Growing Number of Law Enforcement Officials Encourage Gun Ownership

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It’s Florida Sheriff Grady Judd’s duty to protect the citizens of Polk County — but he figures it’s their job, too.

One of a growing number of rural and big-city law enforcement officials who openly encourages responsible gun ownership, Judd believes guns allow citizens to defend themselves when police cannot.

“If you are foolish enough to break into someone’s home, you can expect to be shot in Polk County,” Judd said in a statement after a homeowner shot a would-be home invader earlier this month. “It’s more important to have a gun in your hand than a cop on the phone.”

Such full-throated embrace of the Second Amendment as a crime-fighting tool isn’t confined to red states like Florida.

One California police chief is backing teachers in his district packing heat. Detroit Police Chief James Craig has been a leader in urging his community to arm itself. A Maryland sheriff is working with the state’s general assembly to try to make it easier for citizens to obtain handgun permits.

In the Law Center to Prevent Gun Violence’s most recent ranking of states with the strongest gun laws, California (1), Maryland (4) and Michigan (15) ranked near the top of the pack.

Some gun rights advocates say terror attacks at home and abroad have contributed to a change in attitudes about gun ownership among community members and authorities, even in locales historically hostile towards the Second Amendment.

“That has helped play into it, and there’s no doubt the active shooter scenario has, too,” said Alan Gottlieb, founder of the Second Amendment Foundation. “You’re seeing people say, ‘How do you respond?’”

The answer varies based on where you live, and how your law enforcement leaders are selected.

Police chiefs are typically appointed by mayors, and their politics tend to line up with whoever chose them. Sheriffs, in contrast, are voted into office and in some cases espouse values of a constituency that is growing ever-more pro-gun.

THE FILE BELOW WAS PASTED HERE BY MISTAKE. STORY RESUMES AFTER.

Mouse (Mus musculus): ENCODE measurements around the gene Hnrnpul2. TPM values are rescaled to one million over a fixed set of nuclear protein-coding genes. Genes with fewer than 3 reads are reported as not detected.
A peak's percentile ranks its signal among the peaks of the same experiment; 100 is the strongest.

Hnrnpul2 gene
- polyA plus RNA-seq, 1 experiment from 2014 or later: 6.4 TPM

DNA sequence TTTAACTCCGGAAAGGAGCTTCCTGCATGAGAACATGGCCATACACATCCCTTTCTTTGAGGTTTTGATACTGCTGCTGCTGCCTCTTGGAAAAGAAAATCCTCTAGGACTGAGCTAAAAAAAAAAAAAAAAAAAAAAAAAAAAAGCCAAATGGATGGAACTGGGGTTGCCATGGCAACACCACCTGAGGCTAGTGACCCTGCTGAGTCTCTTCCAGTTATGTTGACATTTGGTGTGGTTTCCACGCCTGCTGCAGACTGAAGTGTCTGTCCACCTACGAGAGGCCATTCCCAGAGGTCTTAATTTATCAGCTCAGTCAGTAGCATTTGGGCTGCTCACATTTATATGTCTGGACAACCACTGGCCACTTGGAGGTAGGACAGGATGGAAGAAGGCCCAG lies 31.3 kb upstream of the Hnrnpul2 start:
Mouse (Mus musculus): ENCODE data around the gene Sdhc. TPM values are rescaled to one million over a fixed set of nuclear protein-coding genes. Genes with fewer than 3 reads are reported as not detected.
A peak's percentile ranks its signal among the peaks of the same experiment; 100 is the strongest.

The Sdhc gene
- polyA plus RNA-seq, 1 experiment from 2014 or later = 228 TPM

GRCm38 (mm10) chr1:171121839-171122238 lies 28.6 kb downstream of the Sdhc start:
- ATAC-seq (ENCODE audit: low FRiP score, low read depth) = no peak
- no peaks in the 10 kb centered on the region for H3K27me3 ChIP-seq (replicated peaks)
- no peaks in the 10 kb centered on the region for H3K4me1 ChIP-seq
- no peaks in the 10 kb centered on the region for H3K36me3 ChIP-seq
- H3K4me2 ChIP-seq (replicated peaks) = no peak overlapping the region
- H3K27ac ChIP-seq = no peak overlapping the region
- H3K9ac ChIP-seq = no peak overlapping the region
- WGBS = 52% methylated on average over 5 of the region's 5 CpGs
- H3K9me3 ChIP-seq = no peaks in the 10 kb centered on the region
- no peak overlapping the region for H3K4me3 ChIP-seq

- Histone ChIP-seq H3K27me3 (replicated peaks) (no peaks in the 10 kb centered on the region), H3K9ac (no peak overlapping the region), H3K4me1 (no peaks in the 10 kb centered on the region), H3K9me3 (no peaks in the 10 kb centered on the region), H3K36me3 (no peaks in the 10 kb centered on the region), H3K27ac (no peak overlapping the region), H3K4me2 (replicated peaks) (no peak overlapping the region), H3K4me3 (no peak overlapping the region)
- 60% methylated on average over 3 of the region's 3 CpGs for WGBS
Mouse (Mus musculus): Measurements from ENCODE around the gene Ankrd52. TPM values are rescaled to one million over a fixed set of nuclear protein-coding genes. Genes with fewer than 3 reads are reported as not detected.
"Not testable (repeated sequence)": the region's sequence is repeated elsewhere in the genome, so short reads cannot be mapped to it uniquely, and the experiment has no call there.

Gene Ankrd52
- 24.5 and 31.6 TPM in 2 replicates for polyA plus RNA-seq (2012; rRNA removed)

“Historically, sheriffs have been very pro-gun rights,” Gottlieb told FoxNews.com. “But they’ve stepped out of the box and they’re now publicly making it known that firearms are good for self-defense.”

In Oklahoma, Garvin County Sheriff Larry Rhodes and Creek County Sheriff John Davis have each recently reduced costs associated with getting a gun license. Davis is also keeping administrative offices open longer on weekends to allow more people to apply.

“As a result of the ever-increasing violence being committed upon the American citizen and the current state of our country, I encourage each citizen of Creek County who is legally able to fully utilize their Second Amendment right ‘to keep and bear arms,’ as legally prescribed by the Oklahoma Defense Act,” Davis said in a statement.

Rhodes said his plan made simple fiscal sense.

“The benefits of people getting their license, carrying lawfully, certainly outweigh the money I would lose,” he told KFOR.

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SOURCE: Fox News, Cody Derespina